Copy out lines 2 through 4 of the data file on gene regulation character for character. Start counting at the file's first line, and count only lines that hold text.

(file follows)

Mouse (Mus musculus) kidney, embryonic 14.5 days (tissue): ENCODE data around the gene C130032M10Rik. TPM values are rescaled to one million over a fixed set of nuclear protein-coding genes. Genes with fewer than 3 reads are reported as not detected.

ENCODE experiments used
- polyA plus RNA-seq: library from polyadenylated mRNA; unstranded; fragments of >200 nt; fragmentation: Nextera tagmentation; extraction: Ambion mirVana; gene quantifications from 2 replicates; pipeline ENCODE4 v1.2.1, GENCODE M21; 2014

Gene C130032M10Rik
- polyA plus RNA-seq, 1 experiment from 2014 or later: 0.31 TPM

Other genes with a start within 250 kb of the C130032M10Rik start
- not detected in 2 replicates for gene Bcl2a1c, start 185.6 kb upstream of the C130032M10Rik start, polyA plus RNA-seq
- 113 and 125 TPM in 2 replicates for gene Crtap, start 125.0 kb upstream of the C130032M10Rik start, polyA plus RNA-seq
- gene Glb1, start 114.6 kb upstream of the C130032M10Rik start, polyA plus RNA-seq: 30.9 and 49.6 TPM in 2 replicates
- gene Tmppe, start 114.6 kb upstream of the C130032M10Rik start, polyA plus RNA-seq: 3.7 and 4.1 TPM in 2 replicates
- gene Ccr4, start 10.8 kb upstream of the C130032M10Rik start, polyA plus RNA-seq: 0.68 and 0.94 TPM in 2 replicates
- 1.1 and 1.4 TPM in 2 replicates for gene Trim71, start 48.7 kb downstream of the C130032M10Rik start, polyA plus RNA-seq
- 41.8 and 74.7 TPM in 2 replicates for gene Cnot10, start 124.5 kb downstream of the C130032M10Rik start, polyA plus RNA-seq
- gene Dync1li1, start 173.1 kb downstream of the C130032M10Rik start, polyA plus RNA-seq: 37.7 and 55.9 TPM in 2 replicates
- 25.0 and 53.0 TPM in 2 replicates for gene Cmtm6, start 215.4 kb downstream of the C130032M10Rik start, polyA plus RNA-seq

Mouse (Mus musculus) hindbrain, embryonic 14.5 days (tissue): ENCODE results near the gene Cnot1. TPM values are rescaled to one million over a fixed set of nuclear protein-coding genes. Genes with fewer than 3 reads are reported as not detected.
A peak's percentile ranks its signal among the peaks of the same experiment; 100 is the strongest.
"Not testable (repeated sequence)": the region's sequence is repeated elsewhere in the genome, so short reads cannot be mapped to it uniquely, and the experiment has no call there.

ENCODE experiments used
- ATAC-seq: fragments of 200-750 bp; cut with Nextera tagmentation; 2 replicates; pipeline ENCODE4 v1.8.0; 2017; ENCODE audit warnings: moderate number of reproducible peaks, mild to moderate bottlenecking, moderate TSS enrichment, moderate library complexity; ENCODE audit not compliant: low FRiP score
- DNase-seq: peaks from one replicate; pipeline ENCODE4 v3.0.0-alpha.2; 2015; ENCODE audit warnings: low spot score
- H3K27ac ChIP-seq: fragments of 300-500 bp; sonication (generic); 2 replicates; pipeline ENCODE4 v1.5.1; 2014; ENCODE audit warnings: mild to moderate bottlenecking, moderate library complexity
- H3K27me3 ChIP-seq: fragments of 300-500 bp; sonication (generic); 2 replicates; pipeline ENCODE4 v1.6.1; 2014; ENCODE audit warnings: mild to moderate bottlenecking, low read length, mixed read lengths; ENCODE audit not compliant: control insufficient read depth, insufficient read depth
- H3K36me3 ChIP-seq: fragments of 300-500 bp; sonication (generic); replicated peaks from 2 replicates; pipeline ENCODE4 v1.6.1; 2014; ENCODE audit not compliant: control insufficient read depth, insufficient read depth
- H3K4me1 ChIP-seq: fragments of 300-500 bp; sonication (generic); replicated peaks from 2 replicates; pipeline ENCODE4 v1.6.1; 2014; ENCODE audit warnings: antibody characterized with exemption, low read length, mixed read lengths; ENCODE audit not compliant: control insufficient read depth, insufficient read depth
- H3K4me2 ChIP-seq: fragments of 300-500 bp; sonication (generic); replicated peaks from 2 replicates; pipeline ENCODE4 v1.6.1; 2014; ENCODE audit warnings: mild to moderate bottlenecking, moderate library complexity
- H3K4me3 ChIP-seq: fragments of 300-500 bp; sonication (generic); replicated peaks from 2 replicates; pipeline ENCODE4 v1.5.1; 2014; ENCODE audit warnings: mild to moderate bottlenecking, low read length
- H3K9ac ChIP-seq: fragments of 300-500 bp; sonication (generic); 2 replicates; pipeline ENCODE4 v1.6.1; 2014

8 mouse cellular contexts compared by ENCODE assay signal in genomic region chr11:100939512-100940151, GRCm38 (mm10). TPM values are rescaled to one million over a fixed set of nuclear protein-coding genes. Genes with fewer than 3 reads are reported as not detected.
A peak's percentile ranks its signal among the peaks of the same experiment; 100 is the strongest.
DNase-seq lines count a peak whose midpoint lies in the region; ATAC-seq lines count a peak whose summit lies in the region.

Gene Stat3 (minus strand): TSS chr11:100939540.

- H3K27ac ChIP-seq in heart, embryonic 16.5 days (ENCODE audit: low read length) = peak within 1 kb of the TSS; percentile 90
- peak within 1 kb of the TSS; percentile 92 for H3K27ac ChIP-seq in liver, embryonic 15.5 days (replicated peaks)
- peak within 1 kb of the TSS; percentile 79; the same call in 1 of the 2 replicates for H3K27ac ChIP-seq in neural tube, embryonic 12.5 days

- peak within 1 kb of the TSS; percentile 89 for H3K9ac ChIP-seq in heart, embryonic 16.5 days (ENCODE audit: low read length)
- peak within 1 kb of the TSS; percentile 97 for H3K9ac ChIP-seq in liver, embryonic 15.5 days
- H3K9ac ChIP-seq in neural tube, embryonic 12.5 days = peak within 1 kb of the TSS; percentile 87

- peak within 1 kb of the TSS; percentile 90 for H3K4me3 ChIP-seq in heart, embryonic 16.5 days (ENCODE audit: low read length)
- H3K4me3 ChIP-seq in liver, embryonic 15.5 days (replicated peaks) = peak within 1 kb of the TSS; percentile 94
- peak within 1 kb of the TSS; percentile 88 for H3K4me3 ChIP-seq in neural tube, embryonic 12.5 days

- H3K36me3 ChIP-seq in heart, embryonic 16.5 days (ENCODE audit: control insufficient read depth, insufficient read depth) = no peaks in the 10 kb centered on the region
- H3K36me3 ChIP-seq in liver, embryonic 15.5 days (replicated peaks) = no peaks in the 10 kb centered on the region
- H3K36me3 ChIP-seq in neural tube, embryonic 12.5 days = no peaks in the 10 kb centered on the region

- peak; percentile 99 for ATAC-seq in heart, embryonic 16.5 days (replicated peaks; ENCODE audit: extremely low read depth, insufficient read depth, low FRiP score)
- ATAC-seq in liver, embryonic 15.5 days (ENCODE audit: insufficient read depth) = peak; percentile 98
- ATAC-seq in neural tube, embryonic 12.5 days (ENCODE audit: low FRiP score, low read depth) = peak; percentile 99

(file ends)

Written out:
ENCODE experiments used
- polyA plus RNA-seq: library from polyadenylated mRNA; unstranded; fragments of >200 nt; fragmentation: Nextera tagmentation; extraction: Ambion mirVana; gene quantifications from 2 replicates; pipeline ENCODE4 v1.2.1, GENCODE M21; 2014

Gene C130032M10Rik